Date

2016

Major

Psychology (B.S.)

Document Type and Release Option

Thesis (open access)

Faculty Mentor

Amy Hackney

Abstract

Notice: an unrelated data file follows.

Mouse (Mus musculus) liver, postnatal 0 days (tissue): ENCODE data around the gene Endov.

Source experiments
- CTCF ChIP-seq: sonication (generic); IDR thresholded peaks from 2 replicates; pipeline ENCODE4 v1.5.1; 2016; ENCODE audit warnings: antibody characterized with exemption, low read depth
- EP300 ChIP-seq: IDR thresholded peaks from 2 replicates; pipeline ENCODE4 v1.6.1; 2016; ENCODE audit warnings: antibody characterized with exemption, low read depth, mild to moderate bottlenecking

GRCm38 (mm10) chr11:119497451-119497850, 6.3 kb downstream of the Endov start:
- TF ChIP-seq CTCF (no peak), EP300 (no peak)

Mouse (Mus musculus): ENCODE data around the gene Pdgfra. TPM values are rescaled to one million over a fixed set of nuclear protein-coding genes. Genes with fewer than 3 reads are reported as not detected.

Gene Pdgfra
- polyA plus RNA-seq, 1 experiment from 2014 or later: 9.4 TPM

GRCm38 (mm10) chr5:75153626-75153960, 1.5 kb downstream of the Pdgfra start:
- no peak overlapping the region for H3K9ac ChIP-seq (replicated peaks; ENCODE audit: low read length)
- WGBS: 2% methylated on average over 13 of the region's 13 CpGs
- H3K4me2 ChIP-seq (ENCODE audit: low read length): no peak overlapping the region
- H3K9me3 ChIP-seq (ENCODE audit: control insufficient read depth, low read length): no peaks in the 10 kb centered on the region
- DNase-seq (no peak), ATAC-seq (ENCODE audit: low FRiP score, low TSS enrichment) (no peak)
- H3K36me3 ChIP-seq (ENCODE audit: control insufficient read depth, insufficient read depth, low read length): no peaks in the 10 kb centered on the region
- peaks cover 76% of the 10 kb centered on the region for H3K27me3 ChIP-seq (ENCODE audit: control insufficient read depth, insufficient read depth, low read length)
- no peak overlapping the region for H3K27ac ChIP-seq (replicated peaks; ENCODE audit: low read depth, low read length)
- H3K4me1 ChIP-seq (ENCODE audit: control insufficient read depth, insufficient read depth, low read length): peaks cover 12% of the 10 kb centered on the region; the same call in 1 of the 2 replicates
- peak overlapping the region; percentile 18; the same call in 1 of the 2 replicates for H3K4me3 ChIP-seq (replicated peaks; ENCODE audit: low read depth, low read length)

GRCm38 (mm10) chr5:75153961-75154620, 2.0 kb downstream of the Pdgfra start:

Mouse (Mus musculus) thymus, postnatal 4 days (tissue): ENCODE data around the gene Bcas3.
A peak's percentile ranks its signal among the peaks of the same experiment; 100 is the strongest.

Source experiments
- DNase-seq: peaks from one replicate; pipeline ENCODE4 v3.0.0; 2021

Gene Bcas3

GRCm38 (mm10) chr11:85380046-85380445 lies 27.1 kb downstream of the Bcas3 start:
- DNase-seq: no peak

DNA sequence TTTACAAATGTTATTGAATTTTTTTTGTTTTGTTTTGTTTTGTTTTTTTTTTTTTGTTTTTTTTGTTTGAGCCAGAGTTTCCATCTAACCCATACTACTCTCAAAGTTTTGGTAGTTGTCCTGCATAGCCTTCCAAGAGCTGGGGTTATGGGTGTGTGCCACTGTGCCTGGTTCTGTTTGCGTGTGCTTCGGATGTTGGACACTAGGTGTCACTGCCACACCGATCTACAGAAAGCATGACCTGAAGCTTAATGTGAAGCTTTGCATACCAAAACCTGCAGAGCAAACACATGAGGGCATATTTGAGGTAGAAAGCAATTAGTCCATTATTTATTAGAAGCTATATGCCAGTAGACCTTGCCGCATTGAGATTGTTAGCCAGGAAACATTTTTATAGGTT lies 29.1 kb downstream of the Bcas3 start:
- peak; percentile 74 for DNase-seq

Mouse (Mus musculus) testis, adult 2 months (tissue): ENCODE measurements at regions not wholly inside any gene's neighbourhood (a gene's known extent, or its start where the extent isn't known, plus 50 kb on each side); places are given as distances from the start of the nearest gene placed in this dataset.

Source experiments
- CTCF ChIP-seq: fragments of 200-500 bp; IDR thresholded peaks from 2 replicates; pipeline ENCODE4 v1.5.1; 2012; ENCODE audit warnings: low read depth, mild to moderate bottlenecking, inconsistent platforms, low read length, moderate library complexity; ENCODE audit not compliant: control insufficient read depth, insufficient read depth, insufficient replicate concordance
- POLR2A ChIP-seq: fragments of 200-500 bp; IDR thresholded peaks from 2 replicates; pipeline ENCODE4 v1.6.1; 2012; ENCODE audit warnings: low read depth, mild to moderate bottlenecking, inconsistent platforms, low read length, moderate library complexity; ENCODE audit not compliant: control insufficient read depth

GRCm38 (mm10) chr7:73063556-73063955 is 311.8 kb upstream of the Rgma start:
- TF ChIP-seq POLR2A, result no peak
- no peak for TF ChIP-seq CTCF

Psychopathy is a personality disorder characterized by interpersonal manipulation, callous affect, erratic lifestyle, and criminal tendencies. Past research has shown that individuals high in psychopathy feel less empathy than those lower in psychopathy, and that individuals higher in psychopathy sometimes show impaired morality on moral decision making tasks. This study examined the relationships between psychopathy, empathy, and everyday moral decision making; it was hypothesized that individuals higher in total psychopathy, interpersonal manipulation, and callous affect would score lower on empathic concern and feelings of wrongness and guilt when completing a moral dilemma task. To test this hypothesis, 190 undergraduate participants completed a measure of psychopathy, empathy, and an everyday moral decision making task. Consistent with past research, results indicated that individuals higher in psychopathy scored lower on measures of empathy, wrongness, and guilt compared to those lower in psychopathy. Further analyses were conducted to examine the relationship between psychopathy and moral decision making once controlling for empathy; results indicated that the strength of correlations between psychopathy and moral decision making decreased when controlling for empathy. These findings increase our understanding of the relationship between psychopathy and moral decision making and imply that empathy plays an important role in this relationship. This study holds implications for future therapeutic practices for individuals high in psychopathy and for future research.

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